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Isaiah 63:13

    Isaiah 63:13 Translations

    King James Version (KJV)

    That led them through the deep, as an horse in the wilderness, that they should not stumble?

    American King James Version (AKJV)

    That led them through the deep, as an horse in the wilderness, that they should not stumble?

    American Standard Version (ASV)

    that led them through the depths, as a horse in the wilderness, so that they stumbled not?

    Basic English Translation (BBE)

    He who made them go through the deep waters, like a horse in the waste land?

    Webster's Revision

    that led them through the depths, as a horse in the wilderness, so that they stumbled not?

    World English Bible

    who led them through the depths, as a horse in the wilderness, so that they didn't stumble?

    English Revised Version (ERV)

    that led them through the depths, as an horse in the wilderness, that they stumbled not?

    Clarke's Commentary on Isaiah 63:13

    That led them through the deep - As a beast goeth down into the valley - In both these verses there is an allusion to the Israelites going through the Red Sea, in the bottom of which they found no more inconvenience than a horse would in running in the desert, where there was neither stone nor mud; nor a beast in the valley, where all was plain and smooth.

    Barnes' Notes on Isaiah 63:13

    That led them through the deep - They went through the deep on dry land - the waters having divided and left an unobstructed path.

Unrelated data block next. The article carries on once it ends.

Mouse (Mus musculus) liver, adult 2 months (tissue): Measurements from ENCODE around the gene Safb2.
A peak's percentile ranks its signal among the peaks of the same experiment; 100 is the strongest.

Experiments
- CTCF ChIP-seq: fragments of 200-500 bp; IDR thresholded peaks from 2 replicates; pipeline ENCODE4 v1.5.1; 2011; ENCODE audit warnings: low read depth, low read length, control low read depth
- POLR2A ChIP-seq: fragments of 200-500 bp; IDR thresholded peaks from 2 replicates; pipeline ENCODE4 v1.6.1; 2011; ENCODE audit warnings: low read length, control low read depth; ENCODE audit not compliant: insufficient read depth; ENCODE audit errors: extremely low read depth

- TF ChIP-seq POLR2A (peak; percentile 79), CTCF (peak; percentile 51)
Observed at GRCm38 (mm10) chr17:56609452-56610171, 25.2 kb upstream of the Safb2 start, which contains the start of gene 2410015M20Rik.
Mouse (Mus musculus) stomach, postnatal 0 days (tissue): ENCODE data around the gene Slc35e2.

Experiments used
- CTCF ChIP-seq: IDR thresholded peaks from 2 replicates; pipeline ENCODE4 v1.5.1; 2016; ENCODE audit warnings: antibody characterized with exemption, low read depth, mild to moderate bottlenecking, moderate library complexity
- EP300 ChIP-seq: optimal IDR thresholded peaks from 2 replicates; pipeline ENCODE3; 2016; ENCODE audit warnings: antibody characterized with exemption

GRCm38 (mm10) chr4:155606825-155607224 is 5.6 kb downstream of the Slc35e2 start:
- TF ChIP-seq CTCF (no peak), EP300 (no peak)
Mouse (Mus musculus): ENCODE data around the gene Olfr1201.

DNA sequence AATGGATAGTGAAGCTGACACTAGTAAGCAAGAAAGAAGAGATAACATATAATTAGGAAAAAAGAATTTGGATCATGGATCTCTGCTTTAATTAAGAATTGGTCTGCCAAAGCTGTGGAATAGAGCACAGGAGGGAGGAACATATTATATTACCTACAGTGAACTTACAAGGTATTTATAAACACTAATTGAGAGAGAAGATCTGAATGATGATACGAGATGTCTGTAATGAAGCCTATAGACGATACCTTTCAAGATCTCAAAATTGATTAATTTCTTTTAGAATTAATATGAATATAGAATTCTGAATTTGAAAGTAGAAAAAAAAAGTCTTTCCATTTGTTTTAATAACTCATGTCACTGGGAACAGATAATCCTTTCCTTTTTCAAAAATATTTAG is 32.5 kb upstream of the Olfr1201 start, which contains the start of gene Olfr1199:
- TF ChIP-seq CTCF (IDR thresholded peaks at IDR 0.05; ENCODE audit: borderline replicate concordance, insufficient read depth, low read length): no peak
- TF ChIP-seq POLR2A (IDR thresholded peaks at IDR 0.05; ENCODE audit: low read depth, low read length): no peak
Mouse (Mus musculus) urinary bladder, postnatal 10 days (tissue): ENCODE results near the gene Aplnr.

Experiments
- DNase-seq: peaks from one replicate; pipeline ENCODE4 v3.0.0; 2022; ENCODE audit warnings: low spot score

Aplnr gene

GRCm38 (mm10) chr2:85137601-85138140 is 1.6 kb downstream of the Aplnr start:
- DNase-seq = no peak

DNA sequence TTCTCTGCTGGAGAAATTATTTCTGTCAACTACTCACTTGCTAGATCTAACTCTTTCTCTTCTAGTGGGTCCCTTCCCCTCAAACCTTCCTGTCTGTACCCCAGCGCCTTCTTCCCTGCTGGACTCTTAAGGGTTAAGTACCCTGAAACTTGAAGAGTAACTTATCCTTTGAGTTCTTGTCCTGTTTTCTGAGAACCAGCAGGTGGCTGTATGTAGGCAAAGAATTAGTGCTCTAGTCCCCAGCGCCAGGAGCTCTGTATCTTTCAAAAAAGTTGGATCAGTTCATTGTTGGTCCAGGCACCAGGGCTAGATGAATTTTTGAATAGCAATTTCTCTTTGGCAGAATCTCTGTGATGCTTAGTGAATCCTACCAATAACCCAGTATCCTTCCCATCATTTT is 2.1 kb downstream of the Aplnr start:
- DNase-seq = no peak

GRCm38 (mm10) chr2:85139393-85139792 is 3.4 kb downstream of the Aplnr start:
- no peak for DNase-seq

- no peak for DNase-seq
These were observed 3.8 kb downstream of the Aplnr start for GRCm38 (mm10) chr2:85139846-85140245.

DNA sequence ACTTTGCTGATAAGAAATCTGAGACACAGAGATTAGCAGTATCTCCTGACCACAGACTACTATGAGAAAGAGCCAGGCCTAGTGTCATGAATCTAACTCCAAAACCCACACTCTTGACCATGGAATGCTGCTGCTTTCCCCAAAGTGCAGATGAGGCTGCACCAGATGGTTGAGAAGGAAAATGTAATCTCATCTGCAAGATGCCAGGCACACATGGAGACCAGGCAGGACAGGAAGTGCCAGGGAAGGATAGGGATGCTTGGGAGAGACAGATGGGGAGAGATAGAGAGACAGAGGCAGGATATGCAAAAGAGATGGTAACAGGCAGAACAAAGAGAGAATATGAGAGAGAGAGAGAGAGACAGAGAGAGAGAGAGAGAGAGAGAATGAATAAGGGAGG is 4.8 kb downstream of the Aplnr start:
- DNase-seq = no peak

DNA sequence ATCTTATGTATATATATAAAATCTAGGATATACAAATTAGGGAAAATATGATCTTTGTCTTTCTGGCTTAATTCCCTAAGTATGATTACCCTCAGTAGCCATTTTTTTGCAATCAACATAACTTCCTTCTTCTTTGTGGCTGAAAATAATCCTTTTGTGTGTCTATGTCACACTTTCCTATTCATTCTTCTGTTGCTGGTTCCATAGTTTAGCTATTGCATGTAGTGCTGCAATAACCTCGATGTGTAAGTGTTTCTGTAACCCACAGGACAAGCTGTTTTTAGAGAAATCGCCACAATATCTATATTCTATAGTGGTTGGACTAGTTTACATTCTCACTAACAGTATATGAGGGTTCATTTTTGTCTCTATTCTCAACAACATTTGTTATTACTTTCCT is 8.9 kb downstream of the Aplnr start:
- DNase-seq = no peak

As an horse in the wilderness - As an horse, or a courser, goes through a desert without stumbling. This is a most beautiful image. The reference is to vast level plains like those in Arabia, where there are no stones, no trees, no gullies, no obstacles, and where a fleet courser bounds over the plain without any danger of stumbling. So the Israelites were led on their way without falling. All obstacles were removed, and they were led along as if over a vast smooth plain. Our word 'wilderness,' by no means expresses the idea here. We apply it to uncultivated regions that are covered with trees, and where there would be numerous obstacles to such a race-horse. But the Hebrew word (מדבר midbâr) rather refers to "a desert, a waste" - a place of level sands or plains where there was nothing to obstruct the fleet courser that should prance over them. Such is probably the meaning of this passage, but Harmer (Obs. i. 161ff) may be consulted for another view, which may possibly be the correct one.